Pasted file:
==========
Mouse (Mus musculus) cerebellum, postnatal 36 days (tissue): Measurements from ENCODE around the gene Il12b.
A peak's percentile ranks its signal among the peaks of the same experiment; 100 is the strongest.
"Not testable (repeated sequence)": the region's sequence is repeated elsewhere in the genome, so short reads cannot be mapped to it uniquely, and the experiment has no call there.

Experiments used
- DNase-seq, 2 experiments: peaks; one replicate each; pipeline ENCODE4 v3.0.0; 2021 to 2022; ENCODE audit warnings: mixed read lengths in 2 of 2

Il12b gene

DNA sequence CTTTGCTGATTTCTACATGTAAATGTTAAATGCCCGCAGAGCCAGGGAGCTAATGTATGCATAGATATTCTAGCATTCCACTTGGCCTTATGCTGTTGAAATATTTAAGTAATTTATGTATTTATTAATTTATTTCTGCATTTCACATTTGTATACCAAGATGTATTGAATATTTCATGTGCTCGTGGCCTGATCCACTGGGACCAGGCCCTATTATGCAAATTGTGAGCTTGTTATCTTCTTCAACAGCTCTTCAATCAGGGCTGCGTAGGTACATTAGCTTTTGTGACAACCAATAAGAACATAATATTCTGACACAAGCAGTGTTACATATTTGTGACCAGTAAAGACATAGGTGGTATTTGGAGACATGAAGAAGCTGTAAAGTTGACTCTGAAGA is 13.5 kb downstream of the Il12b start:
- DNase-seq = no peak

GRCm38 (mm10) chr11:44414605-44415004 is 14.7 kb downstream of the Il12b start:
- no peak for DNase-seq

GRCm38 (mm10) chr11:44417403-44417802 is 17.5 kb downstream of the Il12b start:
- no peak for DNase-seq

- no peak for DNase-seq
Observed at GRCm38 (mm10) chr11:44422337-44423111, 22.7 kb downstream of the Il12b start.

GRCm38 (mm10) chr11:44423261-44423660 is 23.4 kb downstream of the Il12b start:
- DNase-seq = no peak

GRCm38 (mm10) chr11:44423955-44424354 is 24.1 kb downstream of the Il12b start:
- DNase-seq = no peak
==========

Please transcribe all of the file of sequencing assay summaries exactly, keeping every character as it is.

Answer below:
Mouse (Mus musculus) cerebellum, postnatal 36 days (tissue): Measurements from ENCODE around the gene Il12b.
A peak's percentile ranks its signal among the peaks of the same experiment; 100 is the strongest.
"Not testable (repeated sequence)": the region's sequence is repeated elsewhere in the genome, so short reads cannot be mapped to it uniquely, and the experiment has no call there.

Experiments used
- DNase-seq, 2 experiments: peaks; one replicate each; pipeline ENCODE4 v3.0.0; 2021 to 2022; ENCODE audit warnings: mixed read lengths in 2 of 2

Il12b gene

DNA sequence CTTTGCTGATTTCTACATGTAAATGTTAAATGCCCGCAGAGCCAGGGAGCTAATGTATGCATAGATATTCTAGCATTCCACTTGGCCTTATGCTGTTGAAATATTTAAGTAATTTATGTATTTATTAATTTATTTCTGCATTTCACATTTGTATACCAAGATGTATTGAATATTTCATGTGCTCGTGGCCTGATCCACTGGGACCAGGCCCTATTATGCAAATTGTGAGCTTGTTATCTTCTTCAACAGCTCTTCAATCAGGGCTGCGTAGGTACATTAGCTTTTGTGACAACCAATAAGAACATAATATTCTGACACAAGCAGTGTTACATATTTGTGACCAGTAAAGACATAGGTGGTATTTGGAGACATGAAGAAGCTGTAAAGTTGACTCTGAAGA is 13.5 kb downstream of the Il12b start:
- DNase-seq = no peak

GRCm38 (mm10) chr11:44414605-44415004 is 14.7 kb downstream of the Il12b start:
- no peak for DNase-seq

GRCm38 (mm10) chr11:44417403-44417802 is 17.5 kb downstream of the Il12b start:
- no peak for DNase-seq

- no peak for DNase-seq
Observed at GRCm38 (mm10) chr11:44422337-44423111, 22.7 kb downstream of the Il12b start.

GRCm38 (mm10) chr11:44423261-44423660 is 23.4 kb downstream of the Il12b start:
- DNase-seq = no peak

GRCm38 (mm10) chr11:44423955-44424354 is 24.1 kb downstream of the Il12b start:
- DNase-seq = no peak